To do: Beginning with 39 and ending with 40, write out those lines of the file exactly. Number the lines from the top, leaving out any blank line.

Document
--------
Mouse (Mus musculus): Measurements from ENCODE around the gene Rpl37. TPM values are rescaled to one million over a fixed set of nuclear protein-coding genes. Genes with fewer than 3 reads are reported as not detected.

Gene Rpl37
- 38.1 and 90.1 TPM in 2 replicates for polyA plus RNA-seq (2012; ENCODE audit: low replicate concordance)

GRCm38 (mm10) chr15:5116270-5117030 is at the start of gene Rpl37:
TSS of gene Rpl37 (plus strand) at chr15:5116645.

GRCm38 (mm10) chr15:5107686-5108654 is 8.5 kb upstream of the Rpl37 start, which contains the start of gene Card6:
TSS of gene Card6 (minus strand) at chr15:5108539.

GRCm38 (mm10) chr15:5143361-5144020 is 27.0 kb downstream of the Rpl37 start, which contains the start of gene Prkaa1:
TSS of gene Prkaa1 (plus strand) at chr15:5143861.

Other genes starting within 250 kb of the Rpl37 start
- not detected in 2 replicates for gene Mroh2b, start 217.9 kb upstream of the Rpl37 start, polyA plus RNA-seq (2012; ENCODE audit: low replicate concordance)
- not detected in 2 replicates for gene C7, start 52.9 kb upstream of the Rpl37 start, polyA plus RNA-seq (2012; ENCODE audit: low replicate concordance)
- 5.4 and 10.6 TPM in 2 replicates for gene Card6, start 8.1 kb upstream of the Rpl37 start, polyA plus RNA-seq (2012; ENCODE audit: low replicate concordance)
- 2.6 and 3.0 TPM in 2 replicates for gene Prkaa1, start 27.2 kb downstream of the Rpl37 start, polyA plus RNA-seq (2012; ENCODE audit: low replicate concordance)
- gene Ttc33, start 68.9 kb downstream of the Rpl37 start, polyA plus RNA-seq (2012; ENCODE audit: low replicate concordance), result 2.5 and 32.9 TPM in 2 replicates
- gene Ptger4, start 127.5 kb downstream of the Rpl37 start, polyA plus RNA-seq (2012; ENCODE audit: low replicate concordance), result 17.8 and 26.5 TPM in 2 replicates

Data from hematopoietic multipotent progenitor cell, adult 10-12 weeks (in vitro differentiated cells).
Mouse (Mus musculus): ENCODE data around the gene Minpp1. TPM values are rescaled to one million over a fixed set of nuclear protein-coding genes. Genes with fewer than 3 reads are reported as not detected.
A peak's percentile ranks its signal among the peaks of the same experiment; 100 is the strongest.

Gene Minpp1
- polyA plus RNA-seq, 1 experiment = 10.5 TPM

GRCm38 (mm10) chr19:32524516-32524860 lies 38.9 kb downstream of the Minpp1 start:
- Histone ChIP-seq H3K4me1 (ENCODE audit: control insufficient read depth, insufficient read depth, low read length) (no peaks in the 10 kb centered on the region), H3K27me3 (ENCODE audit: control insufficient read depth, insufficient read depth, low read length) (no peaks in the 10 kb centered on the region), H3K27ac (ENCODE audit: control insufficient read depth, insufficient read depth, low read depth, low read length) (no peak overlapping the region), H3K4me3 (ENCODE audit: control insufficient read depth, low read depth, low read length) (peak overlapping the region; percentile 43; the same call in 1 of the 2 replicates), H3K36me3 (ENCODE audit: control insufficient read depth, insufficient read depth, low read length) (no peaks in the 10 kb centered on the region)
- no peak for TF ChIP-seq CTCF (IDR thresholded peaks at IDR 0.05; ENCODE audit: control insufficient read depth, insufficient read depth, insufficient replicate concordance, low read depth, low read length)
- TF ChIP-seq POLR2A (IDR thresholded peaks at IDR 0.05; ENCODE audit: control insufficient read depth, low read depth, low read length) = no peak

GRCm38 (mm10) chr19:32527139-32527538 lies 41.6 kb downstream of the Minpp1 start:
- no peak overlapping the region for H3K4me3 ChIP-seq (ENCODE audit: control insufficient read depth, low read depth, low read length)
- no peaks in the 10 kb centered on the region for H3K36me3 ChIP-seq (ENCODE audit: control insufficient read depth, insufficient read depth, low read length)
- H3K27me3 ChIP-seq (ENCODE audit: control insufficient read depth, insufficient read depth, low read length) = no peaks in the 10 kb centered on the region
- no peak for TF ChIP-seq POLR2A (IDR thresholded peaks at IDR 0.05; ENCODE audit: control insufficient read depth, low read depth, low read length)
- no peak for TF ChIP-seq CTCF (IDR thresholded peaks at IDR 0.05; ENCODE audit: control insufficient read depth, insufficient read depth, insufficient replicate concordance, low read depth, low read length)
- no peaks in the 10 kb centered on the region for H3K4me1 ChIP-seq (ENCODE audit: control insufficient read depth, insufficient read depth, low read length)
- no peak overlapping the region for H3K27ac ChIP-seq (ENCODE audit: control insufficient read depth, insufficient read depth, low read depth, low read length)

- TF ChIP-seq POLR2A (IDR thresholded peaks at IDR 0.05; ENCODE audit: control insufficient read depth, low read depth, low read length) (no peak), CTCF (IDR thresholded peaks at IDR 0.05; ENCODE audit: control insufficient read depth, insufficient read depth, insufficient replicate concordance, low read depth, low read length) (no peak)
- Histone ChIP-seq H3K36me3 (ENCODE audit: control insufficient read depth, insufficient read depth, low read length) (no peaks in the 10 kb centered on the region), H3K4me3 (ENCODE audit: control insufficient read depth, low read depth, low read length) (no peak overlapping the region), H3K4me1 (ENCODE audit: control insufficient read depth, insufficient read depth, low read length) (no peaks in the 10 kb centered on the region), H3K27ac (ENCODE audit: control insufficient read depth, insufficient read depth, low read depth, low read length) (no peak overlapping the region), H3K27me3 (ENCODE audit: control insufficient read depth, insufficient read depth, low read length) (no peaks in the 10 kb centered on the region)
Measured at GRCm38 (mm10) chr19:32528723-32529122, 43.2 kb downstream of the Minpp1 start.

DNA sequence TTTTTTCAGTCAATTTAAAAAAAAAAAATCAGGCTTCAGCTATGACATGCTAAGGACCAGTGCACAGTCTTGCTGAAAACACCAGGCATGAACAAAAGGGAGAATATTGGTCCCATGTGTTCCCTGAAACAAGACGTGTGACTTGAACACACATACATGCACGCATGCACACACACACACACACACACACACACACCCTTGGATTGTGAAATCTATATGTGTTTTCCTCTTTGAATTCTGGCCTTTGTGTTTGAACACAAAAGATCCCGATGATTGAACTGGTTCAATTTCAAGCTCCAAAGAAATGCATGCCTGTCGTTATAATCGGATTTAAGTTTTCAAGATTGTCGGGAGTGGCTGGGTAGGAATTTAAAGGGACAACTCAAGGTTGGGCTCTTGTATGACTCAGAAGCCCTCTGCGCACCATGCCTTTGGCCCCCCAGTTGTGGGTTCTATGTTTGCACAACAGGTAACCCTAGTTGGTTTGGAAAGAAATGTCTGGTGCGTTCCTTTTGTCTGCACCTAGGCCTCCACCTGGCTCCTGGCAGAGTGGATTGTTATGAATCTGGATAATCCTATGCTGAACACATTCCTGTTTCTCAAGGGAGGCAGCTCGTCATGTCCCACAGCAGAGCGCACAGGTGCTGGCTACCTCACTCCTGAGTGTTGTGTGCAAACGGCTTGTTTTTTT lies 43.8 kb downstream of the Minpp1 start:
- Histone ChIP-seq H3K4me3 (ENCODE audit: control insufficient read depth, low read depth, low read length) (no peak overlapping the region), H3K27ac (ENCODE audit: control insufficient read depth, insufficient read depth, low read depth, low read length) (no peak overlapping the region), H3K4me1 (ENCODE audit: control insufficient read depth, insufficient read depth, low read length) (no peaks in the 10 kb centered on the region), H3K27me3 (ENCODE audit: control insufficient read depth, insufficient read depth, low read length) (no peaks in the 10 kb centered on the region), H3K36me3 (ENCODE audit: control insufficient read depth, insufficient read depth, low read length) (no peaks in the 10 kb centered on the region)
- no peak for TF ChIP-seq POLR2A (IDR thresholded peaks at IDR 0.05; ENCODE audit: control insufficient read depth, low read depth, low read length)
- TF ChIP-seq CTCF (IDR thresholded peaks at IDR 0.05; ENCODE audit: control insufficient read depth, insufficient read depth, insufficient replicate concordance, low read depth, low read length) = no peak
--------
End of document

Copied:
- no peak for TF ChIP-seq POLR2A (IDR thresholded peaks at IDR 0.05; ENCODE audit: control insufficient read depth, low read depth, low read length)
- TF ChIP-seq CTCF (IDR thresholded peaks at IDR 0.05; ENCODE audit: control insufficient read depth, insufficient read depth, insufficient replicate concordance, low read depth, low read length) = no peak